There are many pros to buying an induction cooktop, but there are also some cons. If you’re wondering what an induction cooker is and if it’s right for your home, we’ve written a guide to make the process a bit easier.
Induction cooktops provide faster and more energy-efficient results because they distribute the heat directly to your cookware, instead of via a burner that then heats up your pot or pan. The heating element or burner on an induction cooktop is an electromagnet, and when a magnetic metal such as your cookware is on it, it creates an electric current, which results in heat. This allows heat to be directly transferred to the cookware and its contents.
Buying an induction cooktop: Pros
Induction cooktops are significantly safer than other models because the cooktop surface doesn’t heat up as much. This means there’s less residual heat left when you turn off the cooktop and the burners lose heat quickly. Another major safety advantage is that your cooktop won’t heat up if you switch it on by mistake because there’s no pan to transfer heat to. Some induction cooktops even switch off automatically when they detect you’ve removed a pan, which is both energy efficient and a great safety feature.
An induction cooktop uses electromagnetic coils to heat your pans directly, which is different from how a regular electric cooktop works. Instead of heating the surface of a glass cooktop which then heats up a pan, electromagnetic induction transfers heat directly to your pan and leaves less radiant heat on your cooktop surface.
With regular ranges, your entire burner will heat up even if the base of your pan is smaller. With induction cooktops, only the base of your pan will be heated due to the electromagnetic current. This means there’s no heat lost around the sides of your pan, and by heating your pan directly as opposed to through a traditional cooktop surface, you ensure that most of your energy is going into heating up your pan. According to CDA, “Energy transfer with induction hobs is around 84 percent compared to around 74 percent for gas or ceramic electric, so there are good energy savings.”
Easier to clean
We’ve all been in a situation where our cooking has spilled or boiled over, leading to tiresome scrubbing of the range to remove cooked-on stains. Induction cooktops will save you that effort because any food which escapes from your pan will no longer be heated by the cooktop and therefore won’t cook on. You can wipe off spills easily and quickly, but be careful to not scratch the surface of the cooktop, and these glass tops scratch easily.
There are numerous benefits to this type of technology, but one great advantage is how quickly it heats up food and water in your cooking vessels. With an electric stove, for example, the electric coil must first heat up, and heat is then transferred to the pot. With induction cooktops, you don't have to heat up any coil – the heat is directly transferred to the pot. This makes these cooktops much more energy-efficient compared to its gas and electric counterparts. Furthermore, this allows you to quickly adjust the temperature of the element without waiting for the coil to heat up or cool down. The CDA says: “a pan of water will boil in nearly half the time that it would on a normal gas hob.”
Buying an induction cooktop: Cons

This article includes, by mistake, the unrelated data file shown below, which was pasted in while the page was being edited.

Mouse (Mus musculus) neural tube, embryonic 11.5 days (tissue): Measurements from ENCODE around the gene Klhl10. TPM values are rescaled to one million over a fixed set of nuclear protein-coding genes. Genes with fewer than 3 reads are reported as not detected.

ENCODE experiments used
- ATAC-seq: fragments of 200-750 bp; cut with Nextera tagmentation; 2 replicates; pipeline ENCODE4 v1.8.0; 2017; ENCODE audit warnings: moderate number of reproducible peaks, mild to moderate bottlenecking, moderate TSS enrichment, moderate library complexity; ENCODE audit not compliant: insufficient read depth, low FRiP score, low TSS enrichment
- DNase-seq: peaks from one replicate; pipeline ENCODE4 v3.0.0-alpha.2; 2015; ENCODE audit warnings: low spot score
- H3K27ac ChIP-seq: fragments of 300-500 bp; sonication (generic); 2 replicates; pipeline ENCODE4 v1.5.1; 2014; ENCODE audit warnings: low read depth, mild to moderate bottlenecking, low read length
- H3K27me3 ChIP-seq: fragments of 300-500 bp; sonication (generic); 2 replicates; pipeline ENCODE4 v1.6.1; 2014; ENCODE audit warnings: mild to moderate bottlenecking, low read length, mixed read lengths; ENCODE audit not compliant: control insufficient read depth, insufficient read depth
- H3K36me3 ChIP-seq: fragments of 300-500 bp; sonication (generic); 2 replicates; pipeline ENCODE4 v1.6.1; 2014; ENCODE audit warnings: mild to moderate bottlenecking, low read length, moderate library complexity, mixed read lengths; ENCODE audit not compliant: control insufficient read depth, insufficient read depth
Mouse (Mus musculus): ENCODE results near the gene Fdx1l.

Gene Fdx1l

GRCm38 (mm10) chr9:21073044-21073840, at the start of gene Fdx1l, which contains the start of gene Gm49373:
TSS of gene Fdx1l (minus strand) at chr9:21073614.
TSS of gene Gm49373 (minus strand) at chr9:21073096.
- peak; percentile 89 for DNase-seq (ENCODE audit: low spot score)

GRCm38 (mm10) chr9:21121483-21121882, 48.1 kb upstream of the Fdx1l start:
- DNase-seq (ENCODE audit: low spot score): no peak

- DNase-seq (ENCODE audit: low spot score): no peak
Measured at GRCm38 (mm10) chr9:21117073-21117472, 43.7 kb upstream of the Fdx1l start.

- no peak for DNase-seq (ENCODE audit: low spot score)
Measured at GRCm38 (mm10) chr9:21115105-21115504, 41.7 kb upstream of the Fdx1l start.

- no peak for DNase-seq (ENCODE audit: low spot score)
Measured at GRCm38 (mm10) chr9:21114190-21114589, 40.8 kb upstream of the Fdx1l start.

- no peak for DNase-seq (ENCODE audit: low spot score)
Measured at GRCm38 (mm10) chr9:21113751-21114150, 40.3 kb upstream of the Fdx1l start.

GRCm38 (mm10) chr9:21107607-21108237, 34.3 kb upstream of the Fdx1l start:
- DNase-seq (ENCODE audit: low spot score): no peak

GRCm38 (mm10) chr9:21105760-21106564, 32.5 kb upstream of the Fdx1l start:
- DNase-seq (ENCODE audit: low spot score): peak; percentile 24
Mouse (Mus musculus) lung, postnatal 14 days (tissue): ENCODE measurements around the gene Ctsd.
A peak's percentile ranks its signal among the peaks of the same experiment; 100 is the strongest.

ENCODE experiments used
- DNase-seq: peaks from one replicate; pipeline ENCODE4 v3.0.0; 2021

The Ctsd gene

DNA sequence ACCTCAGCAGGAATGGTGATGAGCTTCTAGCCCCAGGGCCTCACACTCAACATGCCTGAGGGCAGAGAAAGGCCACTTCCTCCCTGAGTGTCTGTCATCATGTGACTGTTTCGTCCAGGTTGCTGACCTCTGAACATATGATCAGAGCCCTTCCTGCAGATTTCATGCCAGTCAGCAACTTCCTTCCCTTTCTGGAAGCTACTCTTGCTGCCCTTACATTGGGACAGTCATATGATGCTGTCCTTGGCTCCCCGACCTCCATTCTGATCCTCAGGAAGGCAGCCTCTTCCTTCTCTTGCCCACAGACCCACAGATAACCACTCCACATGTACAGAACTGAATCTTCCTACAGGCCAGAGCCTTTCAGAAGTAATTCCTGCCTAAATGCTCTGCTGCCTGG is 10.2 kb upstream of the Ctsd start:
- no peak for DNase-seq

One drawback to this cooktop technology is that these products are known to be much louder than electric or gas stovetops. They can make a loud hum due to the magnetic currents, and the frequency of the sound varies depending on several factors, including the setting and the material and quality of the cookware you use.
Not suitable for all cookware
Induction cooktops require special cookware. Copper, aluminum, and ceramic wares don’t work. To use this advanced technology, you must be able to create an electronic current for the cooking vessel to heat up. Induction cooktops only work with cookware made with magnetic materials, such as stainless steel or cast iron.
To ensure your cookware works on the cooktop, you can perform a magnet test. If a magnet sticks to the bottom of your cooking vessel, it's most likely to work well with your induction cooktop. If a magnet does not stick, you may need to invest in new cookware made from different materials in order to use the cooktop.
However, if you are determined to use stainless steel cookware with your induction cooktop, remember that not all stainless steel is created the same. Some work better than others on an induction cooktop. It is important to use the magnet test before making any purchases to ensure the cookware will work. If you already have a lot of ceramic cookware, investing in an induction cooktop may mean buying a lot of new pots and pans, which can be off-putting for some.
Induction cooktops have become less expensive over time. Some can be bought for well under $1,000, but they’re still more expensive on average than gas and electric cooktops.
Health and safety
If you have a pacemaker, or live with someone who does, do not buy an induction cooktop. Pacemakers are small electrical devices which help to regulate your heart. The electromagnetic field in an induction cooktop could disrupt this, so it's not worth the risk.
Should you buy an induction cooktop?
In short, we think induction cooktops are underrated pieces of kitchen technology. They're safe, energy efficient, and will probably work with your existing selection of kitchenware. If you do have a large amount of ceramic or copper cookware though, it might be best to go for an electric or gas cooktop model.